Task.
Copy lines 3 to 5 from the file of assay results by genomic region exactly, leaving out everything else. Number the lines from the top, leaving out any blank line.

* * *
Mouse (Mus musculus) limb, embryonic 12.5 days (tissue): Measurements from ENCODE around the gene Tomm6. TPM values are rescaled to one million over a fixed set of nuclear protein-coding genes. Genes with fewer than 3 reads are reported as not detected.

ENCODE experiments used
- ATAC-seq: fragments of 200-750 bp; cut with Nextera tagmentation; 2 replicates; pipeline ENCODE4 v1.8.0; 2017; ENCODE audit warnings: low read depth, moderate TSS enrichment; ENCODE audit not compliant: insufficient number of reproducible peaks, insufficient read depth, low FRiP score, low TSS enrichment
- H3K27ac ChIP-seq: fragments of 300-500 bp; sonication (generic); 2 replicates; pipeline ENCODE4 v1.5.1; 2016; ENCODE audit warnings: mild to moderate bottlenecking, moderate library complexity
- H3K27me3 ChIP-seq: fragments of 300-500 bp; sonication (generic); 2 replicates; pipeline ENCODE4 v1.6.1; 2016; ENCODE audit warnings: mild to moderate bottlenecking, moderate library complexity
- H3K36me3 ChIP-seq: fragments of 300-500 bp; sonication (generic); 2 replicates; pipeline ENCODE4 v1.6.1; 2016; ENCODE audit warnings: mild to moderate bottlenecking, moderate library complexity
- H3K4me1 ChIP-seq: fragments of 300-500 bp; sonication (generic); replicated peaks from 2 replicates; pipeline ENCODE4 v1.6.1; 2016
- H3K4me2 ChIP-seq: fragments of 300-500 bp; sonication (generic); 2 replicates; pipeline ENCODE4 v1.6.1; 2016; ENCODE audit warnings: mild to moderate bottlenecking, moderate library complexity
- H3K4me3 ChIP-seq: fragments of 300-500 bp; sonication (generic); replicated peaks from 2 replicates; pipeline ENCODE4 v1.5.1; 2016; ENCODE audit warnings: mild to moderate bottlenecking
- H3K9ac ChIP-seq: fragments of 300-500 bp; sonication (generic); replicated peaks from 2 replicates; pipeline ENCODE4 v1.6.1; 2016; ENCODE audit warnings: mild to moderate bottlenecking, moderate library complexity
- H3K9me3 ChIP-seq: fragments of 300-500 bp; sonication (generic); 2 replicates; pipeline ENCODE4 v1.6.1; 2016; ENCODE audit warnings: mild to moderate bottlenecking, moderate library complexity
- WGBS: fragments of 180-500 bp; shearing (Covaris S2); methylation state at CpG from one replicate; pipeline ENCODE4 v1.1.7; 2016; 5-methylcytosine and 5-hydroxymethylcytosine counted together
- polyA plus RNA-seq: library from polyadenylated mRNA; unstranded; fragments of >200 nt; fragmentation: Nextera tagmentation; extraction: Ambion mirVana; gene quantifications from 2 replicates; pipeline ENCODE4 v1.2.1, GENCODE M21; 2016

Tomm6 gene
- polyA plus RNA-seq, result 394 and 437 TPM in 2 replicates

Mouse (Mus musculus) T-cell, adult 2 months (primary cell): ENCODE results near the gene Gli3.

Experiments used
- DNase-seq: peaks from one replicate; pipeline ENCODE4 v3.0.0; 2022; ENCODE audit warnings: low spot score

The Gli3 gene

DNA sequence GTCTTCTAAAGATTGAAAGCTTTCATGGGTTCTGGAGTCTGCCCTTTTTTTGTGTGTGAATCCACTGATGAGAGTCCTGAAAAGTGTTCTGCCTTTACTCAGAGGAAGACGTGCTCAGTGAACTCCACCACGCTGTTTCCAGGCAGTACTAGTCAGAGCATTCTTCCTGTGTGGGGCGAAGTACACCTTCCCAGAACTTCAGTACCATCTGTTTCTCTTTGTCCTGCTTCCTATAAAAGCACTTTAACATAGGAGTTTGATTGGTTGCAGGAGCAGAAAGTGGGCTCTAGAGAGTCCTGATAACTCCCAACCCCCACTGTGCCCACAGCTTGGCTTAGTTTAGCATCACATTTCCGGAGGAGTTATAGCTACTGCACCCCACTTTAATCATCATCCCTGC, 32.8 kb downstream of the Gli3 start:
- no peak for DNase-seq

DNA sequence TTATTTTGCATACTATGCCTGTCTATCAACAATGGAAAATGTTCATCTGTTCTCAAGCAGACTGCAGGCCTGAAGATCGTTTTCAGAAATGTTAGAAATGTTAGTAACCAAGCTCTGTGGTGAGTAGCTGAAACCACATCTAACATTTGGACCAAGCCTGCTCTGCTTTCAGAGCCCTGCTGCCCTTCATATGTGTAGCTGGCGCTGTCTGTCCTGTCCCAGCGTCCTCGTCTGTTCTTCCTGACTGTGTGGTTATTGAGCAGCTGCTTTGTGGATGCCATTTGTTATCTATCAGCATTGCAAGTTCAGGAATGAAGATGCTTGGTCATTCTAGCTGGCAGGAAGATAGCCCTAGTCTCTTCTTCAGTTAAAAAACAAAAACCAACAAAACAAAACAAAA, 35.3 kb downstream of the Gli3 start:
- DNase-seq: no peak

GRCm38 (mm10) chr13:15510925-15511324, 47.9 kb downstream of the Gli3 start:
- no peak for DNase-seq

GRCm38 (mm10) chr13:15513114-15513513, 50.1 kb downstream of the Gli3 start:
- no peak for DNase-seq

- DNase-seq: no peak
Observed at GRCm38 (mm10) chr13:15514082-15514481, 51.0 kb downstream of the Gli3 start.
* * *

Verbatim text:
- ATAC-seq: fragments of 200-750 bp; cut with Nextera tagmentation; 2 replicates; pipeline ENCODE4 v1.8.0; 2017; ENCODE audit warnings: low read depth, moderate TSS enrichment; ENCODE audit not compliant: insufficient number of reproducible peaks, insufficient read depth, low FRiP score, low TSS enrichment
- H3K27ac ChIP-seq: fragments of 300-500 bp; sonication (generic); 2 replicates; pipeline ENCODE4 v1.5.1; 2016; ENCODE audit warnings: mild to moderate bottlenecking, moderate library complexity
- H3K27me3 ChIP-seq: fragments of 300-500 bp; sonication (generic); 2 replicates; pipeline ENCODE4 v1.6.1; 2016; ENCODE audit warnings: mild to moderate bottlenecking, moderate library complexity